Not much hope for Brantley to be a star due to his total lack of power, but he was driving the ball more toward the end of last season, so hopefully he can at least become a leadoff hitter with doubles power and a high OBP.

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  2. Mark Shapiro says:

    While this article is glowing and very optimistic, every hard-core fan in Cleveland doesn’t have the rosy of an outlook.

    We’re realists and understand that as long as Dolan owns the team, we’ll never compete. At this point, we’d just settle for more one dollar hot dog days at the stadium.

    Sincerely,

    Everyone in Cleveland

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    • PGS says:

      This is a tired argument. The Indians nearly made the WS just a few years ago.

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    • Jason B says:

      “While this article is glowing and very optimistic”

      Is it? Can an article about something rating in the bottom five of anything (be it baseball teams, dog breeds, or flavors of ice cream) be described as glowing and very optimistic?

      I guess it can…if there are only six things being ranked. No shame being ranked in the bottom five of Star Wars movies, for instance.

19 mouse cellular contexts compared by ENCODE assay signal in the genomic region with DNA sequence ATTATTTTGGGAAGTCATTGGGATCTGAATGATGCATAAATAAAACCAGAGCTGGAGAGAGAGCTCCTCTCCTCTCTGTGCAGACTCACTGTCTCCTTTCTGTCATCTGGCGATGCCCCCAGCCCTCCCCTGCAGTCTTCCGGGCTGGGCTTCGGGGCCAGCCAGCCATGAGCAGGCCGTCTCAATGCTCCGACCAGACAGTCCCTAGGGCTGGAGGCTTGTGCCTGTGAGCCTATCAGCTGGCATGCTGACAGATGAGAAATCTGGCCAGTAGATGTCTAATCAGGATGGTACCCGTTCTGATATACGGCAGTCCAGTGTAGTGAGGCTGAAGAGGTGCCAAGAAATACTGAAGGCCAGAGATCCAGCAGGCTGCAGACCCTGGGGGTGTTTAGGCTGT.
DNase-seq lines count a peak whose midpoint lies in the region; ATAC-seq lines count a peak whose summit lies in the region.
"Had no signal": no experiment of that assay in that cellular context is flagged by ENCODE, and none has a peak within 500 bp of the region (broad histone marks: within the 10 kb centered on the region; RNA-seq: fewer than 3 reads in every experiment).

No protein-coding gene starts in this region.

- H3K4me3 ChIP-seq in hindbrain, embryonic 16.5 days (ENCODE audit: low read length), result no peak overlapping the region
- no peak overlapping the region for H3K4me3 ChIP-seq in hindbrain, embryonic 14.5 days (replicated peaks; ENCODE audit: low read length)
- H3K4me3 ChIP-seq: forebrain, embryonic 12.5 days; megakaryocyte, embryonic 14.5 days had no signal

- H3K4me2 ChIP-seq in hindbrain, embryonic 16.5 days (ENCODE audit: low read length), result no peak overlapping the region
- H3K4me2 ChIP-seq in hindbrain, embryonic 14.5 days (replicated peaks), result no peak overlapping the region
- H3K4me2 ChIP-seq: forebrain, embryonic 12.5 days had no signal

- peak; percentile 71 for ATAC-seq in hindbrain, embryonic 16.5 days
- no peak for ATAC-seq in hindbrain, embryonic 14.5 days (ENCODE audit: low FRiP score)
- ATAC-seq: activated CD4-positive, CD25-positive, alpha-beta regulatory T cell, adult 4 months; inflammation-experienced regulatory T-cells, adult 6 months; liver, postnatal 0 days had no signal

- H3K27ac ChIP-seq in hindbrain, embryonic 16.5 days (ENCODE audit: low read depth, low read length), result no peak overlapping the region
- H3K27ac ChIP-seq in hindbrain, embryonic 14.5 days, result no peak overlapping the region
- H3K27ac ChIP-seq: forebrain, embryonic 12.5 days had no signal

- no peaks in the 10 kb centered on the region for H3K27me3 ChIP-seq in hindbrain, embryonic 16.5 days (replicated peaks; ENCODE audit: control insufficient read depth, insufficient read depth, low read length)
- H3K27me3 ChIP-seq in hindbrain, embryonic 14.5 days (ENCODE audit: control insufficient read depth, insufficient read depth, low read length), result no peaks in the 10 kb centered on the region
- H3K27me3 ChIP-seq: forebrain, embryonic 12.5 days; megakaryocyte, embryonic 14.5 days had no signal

(As long as you don’t get that “Attack of the Clones” stank on you, it’s HARD to get out!)

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    • JR says:

      Please don’t speak for me. Some Indians fans aren’t so simple-minded. Sabathia was gone regardless. Keeping Lee and Martinez was going to hinder a rebuild, which was much needed. The team maintained a substantial payroll for their market through the mid 2000’s when they were competing, and the crappy fans only show up if the team’s in first place in mid-August.

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    • Jay Levin says:

      This is either parody or idiotic. Dolan’s ownership has not held and is not holding the club back. The market is revenue limited, and only one or two owners spend their way into big losses in order to help their club win. One such man owns the Tigers, but profligate spending and a market twice the size of Cleveland nonetheless have yielded about the same results on the field, going back to the Pudge signing.